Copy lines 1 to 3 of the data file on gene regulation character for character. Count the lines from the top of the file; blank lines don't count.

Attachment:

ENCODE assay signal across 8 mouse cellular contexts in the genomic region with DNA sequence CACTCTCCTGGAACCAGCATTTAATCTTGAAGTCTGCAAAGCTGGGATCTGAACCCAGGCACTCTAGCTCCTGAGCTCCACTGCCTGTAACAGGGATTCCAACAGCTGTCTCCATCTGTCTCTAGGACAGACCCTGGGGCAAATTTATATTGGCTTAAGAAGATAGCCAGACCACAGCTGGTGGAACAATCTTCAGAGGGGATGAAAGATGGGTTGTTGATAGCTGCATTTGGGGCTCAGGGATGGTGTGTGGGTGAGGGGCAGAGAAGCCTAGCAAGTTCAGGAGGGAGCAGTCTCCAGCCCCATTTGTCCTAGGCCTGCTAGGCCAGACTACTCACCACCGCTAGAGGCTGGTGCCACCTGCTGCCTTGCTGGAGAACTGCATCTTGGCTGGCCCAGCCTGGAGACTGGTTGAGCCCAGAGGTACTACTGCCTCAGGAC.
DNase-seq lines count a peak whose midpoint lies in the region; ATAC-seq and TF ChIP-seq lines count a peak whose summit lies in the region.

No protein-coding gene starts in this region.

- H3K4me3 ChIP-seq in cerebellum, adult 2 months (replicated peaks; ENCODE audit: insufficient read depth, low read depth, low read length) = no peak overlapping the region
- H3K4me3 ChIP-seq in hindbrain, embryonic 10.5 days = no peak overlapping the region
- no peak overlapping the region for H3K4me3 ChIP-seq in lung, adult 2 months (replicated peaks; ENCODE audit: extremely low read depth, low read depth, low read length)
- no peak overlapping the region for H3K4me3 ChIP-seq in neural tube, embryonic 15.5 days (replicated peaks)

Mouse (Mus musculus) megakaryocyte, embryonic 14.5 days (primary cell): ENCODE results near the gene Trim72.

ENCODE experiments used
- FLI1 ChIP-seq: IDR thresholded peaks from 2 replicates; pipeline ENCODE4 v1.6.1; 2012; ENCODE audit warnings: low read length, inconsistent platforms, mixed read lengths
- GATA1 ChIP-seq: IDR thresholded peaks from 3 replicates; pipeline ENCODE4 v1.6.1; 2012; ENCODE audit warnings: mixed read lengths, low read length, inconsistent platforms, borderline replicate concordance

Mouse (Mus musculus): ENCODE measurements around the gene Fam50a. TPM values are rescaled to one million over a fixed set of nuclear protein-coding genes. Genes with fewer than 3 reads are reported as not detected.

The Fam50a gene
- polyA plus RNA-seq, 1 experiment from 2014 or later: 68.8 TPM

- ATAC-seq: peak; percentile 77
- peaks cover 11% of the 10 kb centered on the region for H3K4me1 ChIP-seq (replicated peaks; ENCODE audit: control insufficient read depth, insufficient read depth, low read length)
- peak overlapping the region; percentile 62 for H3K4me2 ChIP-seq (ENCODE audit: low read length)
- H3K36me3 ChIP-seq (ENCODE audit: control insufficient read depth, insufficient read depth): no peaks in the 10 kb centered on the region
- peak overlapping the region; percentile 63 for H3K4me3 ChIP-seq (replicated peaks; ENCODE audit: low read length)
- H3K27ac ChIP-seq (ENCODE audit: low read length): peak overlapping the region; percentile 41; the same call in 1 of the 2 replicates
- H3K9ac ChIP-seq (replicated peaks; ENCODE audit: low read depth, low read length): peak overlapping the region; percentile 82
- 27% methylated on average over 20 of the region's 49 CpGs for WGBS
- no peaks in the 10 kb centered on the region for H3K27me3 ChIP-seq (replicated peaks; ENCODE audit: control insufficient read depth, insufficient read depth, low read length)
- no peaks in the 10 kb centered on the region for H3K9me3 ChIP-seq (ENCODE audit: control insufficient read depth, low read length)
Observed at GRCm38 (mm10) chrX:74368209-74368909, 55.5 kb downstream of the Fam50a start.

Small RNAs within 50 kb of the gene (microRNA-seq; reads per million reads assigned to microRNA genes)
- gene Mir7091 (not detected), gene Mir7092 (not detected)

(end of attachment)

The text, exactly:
ENCODE assay signal across 8 mouse cellular contexts in the genomic region with DNA sequence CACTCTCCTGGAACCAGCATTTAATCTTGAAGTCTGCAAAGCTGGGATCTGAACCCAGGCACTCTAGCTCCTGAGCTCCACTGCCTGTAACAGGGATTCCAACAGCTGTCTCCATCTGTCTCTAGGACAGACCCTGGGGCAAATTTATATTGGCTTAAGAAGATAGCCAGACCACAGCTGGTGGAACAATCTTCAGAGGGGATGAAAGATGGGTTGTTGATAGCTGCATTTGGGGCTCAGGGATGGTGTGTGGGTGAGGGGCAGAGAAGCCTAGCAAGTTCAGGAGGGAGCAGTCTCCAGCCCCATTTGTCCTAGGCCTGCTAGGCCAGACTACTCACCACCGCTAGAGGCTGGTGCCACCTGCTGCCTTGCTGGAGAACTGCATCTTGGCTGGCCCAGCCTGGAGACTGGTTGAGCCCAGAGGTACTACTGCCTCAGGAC.
DNase-seq lines count a peak whose midpoint lies in the region; ATAC-seq and TF ChIP-seq lines count a peak whose summit lies in the region.

No protein-coding gene starts in this region.